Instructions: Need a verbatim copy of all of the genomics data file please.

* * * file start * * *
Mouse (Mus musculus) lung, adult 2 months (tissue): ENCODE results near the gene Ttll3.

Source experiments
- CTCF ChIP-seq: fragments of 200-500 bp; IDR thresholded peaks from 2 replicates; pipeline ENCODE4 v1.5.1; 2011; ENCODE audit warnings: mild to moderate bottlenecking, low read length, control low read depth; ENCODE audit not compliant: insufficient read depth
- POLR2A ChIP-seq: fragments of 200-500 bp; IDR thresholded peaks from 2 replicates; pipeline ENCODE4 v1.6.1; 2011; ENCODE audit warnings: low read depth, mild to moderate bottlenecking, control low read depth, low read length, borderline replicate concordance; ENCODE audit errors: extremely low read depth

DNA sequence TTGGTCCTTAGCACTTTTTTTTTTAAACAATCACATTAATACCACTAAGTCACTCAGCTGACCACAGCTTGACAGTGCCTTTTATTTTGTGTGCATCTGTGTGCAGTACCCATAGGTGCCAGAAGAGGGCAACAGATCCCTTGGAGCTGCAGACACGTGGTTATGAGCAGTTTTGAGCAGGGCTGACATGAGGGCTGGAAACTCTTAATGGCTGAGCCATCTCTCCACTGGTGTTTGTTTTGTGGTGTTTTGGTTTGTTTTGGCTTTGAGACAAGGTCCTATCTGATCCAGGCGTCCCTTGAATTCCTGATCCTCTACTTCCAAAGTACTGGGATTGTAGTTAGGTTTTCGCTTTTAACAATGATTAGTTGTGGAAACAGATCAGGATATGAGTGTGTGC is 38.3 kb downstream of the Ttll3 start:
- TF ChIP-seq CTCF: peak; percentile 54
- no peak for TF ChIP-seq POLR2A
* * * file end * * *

Mouse (Mus musculus) lung, adult 2 months (tissue): ENCODE results near the gene Ttll3.

Source experiments
- CTCF ChIP-seq: fragments of 200-500 bp; IDR thresholded peaks from 2 replicates; pipeline ENCODE4 v1.5.1; 2011; ENCODE audit warnings: mild to moderate bottlenecking, low read length, control low read depth; ENCODE audit not compliant: insufficient read depth
- POLR2A ChIP-seq: fragments of 200-500 bp; IDR thresholded peaks from 2 replicates; pipeline ENCODE4 v1.6.1; 2011; ENCODE audit warnings: low read depth, mild to moderate bottlenecking, control low read depth, low read length, borderline replicate concordance; ENCODE audit errors: extremely low read depth

DNA sequence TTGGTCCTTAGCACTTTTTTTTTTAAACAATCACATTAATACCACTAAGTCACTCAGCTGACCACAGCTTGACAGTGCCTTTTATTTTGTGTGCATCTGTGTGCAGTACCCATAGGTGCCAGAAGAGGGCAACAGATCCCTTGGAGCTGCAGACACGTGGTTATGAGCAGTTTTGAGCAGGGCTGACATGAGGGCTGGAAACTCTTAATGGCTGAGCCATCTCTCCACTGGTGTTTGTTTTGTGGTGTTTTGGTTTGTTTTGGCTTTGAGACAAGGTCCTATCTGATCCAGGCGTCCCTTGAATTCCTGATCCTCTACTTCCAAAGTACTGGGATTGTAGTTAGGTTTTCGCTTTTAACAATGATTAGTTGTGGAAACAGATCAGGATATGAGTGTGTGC is 38.3 kb downstream of the Ttll3 start:
- TF ChIP-seq CTCF: peak; percentile 54
- no peak for TF ChIP-seq POLR2A